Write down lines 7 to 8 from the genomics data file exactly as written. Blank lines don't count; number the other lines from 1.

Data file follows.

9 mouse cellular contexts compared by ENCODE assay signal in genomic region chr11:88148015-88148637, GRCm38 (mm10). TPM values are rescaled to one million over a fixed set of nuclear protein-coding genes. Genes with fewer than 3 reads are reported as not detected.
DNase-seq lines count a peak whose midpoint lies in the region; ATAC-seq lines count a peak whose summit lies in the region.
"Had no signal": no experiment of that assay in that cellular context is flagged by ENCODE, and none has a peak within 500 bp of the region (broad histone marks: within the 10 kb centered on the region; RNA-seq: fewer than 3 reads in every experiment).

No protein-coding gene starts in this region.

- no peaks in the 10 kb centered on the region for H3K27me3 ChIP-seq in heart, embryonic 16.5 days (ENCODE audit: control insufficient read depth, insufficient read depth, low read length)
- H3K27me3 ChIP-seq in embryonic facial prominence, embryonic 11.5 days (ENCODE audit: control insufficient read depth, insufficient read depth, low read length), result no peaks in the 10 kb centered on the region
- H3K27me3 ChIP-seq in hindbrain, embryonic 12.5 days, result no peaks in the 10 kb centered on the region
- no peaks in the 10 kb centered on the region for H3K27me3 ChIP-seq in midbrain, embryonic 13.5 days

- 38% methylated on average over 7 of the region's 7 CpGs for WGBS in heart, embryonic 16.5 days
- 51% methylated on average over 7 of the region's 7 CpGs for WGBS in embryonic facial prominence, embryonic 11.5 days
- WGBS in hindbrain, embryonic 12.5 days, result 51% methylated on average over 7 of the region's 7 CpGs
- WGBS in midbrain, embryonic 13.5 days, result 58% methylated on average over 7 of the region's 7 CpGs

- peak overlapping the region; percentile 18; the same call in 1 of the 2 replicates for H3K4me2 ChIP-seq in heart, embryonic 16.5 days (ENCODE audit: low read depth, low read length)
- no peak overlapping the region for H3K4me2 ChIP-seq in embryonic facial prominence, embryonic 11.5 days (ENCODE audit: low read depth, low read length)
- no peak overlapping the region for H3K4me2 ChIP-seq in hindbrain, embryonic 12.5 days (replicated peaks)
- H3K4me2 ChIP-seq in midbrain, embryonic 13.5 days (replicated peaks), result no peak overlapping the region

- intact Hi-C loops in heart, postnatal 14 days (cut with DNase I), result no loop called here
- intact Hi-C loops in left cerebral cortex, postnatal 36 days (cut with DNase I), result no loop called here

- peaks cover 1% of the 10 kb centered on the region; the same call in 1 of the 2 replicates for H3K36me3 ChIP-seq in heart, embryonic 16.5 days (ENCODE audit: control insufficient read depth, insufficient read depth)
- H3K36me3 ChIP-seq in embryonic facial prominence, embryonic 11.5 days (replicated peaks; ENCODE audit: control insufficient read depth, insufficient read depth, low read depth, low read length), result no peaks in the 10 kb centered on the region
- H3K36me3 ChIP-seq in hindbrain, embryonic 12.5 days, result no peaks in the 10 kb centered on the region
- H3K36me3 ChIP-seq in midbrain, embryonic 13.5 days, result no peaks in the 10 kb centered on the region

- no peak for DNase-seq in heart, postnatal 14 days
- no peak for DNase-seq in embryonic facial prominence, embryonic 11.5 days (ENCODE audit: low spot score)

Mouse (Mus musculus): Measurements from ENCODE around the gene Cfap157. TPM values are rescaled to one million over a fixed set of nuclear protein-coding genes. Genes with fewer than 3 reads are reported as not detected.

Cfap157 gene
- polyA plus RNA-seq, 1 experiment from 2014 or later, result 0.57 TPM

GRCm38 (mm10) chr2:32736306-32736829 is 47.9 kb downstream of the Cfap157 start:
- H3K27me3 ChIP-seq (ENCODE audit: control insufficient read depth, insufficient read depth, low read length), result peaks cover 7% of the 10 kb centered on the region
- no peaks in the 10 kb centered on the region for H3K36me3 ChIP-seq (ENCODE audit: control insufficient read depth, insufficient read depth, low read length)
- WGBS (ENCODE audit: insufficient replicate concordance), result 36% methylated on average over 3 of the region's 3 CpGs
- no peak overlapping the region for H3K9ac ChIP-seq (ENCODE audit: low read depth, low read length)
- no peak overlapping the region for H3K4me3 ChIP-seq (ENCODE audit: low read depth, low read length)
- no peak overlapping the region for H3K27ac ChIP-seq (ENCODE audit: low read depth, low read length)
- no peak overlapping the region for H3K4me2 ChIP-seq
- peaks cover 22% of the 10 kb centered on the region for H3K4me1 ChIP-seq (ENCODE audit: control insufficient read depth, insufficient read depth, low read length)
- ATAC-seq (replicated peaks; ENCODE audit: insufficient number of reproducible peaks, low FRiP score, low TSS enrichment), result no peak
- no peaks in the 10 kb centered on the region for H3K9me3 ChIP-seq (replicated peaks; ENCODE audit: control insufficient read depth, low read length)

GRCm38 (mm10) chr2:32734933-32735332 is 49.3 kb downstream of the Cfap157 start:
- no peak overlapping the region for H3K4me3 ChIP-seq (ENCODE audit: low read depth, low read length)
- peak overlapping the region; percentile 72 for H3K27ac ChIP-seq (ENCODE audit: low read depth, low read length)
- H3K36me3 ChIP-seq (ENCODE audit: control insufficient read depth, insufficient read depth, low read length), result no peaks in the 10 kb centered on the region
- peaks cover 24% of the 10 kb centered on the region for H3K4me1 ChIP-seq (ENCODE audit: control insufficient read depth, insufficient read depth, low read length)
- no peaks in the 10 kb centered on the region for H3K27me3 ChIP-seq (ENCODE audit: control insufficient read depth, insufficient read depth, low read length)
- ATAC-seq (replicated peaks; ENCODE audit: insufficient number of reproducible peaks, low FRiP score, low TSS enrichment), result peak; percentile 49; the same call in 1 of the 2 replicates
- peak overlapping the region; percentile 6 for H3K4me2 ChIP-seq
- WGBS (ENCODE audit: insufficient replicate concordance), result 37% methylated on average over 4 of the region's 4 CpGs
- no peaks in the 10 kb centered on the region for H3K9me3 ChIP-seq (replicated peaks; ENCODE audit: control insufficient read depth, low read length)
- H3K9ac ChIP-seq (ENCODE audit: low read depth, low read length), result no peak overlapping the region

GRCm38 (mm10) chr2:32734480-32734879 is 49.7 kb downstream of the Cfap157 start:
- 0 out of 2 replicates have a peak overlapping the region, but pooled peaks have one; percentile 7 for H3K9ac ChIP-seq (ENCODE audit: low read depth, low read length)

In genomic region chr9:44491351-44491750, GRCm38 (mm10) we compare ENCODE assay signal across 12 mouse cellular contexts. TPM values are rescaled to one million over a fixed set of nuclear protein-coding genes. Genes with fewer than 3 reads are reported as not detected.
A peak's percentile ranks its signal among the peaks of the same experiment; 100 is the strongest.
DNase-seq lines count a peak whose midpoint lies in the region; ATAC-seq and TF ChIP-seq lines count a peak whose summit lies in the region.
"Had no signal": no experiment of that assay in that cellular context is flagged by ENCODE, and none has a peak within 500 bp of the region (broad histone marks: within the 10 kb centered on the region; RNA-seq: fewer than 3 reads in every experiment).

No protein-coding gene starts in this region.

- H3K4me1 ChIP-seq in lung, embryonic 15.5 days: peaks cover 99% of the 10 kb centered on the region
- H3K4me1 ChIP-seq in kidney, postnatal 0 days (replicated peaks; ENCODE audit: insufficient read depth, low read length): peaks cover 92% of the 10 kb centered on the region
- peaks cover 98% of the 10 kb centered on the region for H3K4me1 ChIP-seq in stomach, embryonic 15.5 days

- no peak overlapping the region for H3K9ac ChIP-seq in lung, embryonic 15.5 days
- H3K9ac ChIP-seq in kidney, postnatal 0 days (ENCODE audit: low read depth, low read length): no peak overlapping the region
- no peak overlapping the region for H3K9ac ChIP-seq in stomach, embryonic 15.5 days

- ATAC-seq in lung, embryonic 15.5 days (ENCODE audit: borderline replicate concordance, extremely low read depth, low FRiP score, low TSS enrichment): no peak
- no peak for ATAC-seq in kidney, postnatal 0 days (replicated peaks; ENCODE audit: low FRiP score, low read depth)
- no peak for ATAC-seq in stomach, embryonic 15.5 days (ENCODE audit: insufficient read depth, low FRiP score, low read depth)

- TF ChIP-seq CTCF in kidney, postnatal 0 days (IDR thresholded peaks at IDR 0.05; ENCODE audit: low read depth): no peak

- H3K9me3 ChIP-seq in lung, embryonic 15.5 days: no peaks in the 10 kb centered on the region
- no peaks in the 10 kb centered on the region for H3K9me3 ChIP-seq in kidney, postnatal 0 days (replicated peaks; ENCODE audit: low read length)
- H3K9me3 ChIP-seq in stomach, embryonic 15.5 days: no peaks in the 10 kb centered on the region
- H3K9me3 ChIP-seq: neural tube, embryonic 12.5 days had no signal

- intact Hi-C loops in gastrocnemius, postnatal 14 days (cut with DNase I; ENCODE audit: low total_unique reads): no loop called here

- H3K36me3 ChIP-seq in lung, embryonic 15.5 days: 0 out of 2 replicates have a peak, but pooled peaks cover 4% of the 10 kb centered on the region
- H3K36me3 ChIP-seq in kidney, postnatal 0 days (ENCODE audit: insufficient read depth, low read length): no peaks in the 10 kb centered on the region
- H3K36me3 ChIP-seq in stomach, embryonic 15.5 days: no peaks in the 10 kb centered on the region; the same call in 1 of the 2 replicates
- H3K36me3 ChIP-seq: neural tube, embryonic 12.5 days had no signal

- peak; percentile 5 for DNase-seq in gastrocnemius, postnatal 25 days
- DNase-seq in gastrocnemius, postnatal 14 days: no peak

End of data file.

- H3K27me3 ChIP-seq in hindbrain, embryonic 12.5 days, result no peaks in the 10 kb centered on the region
- no peaks in the 10 kb centered on the region for H3K27me3 ChIP-seq in midbrain, embryonic 13.5 days